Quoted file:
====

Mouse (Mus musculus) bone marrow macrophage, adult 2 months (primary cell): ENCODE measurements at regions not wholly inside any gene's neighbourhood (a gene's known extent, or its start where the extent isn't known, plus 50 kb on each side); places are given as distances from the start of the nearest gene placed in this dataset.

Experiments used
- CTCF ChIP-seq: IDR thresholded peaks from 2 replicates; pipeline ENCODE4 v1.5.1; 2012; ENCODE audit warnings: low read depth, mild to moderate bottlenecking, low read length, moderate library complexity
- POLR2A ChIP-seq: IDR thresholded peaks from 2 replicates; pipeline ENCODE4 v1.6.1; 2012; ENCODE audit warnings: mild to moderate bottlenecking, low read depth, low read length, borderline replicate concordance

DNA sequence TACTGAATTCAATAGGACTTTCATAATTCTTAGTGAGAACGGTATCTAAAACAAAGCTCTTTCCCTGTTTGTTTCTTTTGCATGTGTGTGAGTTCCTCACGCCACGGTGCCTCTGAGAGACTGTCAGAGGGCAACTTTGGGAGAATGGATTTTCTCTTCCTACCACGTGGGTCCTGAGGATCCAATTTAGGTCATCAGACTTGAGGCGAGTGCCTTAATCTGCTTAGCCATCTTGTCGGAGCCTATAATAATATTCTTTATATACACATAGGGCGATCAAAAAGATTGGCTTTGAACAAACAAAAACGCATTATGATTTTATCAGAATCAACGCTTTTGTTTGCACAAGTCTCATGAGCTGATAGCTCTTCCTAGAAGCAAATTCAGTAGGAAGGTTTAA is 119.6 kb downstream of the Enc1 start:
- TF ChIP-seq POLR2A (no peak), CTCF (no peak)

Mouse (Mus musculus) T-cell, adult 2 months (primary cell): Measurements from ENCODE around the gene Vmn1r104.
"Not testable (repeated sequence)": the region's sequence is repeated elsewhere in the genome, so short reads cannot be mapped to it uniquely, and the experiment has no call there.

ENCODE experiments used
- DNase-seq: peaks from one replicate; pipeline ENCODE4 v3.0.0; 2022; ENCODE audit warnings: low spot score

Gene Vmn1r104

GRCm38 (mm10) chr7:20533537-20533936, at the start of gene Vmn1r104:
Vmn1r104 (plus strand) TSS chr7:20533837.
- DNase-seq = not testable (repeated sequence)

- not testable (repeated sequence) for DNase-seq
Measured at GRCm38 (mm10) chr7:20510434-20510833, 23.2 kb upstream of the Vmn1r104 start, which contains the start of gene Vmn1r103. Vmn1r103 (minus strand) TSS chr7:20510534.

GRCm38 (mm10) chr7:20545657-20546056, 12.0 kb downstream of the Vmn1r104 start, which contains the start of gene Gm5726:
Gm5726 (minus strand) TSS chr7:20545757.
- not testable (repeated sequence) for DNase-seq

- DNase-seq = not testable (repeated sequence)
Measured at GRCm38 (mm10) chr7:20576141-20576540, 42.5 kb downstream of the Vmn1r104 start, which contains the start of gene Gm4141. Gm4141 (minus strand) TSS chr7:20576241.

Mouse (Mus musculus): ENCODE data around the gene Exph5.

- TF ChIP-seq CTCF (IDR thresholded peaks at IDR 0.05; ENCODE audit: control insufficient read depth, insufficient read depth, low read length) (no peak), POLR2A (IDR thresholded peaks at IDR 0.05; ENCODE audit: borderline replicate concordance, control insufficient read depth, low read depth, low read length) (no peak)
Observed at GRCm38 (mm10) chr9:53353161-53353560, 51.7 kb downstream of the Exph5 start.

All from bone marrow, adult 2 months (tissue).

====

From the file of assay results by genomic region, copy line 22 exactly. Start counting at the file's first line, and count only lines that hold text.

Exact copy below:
Mouse (Mus musculus): ENCODE data around the gene Exph5.